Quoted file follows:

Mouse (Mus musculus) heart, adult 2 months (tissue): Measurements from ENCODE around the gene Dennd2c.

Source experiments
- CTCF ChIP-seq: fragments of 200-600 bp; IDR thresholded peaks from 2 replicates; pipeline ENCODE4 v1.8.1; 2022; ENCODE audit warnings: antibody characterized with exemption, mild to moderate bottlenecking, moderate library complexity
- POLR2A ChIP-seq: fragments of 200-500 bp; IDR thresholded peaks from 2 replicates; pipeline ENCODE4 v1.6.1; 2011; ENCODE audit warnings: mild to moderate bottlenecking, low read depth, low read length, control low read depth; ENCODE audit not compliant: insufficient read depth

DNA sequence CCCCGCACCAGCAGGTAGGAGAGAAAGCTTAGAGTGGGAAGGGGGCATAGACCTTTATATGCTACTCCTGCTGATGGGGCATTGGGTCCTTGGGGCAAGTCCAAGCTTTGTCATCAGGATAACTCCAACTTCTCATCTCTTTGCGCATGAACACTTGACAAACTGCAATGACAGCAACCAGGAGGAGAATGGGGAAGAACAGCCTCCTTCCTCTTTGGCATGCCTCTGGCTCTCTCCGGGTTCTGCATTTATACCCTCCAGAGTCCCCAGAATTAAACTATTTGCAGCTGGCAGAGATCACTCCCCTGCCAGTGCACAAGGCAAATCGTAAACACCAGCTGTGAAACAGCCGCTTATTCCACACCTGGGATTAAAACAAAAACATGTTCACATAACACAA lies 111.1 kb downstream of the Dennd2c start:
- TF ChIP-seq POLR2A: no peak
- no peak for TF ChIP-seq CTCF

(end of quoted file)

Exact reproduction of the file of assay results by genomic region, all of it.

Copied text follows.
Mouse (Mus musculus) heart, adult 2 months (tissue): Measurements from ENCODE around the gene Dennd2c.

Source experiments
- CTCF ChIP-seq: fragments of 200-600 bp; IDR thresholded peaks from 2 replicates; pipeline ENCODE4 v1.8.1; 2022; ENCODE audit warnings: antibody characterized with exemption, mild to moderate bottlenecking, moderate library complexity
- POLR2A ChIP-seq: fragments of 200-500 bp; IDR thresholded peaks from 2 replicates; pipeline ENCODE4 v1.6.1; 2011; ENCODE audit warnings: mild to moderate bottlenecking, low read depth, low read length, control low read depth; ENCODE audit not compliant: insufficient read depth

DNA sequence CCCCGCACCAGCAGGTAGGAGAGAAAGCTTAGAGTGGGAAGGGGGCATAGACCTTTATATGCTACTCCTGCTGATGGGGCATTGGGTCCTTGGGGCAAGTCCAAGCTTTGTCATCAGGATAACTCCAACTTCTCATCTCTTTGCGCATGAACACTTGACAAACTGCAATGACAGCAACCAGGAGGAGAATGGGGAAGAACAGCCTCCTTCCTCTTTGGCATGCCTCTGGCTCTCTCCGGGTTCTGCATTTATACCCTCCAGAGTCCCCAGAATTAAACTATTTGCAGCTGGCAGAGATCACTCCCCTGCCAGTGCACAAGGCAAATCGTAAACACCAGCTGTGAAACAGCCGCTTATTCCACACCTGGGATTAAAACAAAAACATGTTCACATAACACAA lies 111.1 kb downstream of the Dennd2c start:
- TF ChIP-seq POLR2A: no peak
- no peak for TF ChIP-seq CTCF